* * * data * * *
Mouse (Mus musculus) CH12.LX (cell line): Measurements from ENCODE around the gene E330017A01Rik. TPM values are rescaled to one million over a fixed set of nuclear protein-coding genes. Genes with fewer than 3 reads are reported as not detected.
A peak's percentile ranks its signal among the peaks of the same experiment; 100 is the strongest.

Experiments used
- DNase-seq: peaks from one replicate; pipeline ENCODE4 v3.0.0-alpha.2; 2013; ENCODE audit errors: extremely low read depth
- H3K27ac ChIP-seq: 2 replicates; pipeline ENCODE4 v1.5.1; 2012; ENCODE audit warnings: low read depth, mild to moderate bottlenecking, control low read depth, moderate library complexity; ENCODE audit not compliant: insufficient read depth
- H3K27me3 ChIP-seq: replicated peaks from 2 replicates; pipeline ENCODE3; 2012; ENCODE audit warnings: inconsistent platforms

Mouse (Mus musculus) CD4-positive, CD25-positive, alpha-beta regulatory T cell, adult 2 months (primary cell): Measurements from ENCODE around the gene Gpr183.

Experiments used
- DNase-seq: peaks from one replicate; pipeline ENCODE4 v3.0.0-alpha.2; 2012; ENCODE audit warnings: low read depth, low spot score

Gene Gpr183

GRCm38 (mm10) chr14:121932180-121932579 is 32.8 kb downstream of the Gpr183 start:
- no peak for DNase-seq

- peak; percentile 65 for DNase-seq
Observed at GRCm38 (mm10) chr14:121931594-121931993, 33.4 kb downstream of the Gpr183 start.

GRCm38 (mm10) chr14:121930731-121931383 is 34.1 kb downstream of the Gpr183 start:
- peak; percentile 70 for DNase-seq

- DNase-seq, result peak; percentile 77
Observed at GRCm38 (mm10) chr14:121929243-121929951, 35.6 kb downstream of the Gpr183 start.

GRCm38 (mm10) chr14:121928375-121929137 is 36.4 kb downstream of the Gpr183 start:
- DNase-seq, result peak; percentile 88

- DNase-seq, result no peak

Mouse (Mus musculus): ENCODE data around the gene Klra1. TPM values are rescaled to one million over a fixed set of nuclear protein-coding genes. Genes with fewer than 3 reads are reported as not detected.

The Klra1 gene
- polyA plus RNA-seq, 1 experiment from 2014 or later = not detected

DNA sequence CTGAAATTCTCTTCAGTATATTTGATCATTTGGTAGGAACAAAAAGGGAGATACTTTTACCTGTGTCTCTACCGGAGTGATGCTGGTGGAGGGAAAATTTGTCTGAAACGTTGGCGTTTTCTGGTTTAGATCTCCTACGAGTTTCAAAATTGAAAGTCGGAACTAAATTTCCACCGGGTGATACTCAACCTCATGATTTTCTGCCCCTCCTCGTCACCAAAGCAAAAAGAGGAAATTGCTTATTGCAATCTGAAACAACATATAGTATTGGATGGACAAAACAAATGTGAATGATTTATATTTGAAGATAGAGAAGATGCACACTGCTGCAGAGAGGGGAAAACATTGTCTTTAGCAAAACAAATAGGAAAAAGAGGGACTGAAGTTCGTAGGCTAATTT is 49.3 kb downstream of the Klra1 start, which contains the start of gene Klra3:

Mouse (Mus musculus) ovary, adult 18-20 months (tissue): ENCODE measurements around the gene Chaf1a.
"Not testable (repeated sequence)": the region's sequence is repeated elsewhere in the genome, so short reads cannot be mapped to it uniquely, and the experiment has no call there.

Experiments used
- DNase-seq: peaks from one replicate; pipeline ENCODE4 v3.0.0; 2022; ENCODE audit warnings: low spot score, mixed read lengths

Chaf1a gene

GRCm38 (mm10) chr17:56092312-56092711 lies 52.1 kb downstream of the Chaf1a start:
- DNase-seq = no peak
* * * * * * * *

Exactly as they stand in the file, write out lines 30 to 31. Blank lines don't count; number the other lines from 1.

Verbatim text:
Chaf1a gene

GRCm38 (mm10) chr17:56092312-56092711 lies 52.1 kb downstream of the Chaf1a start: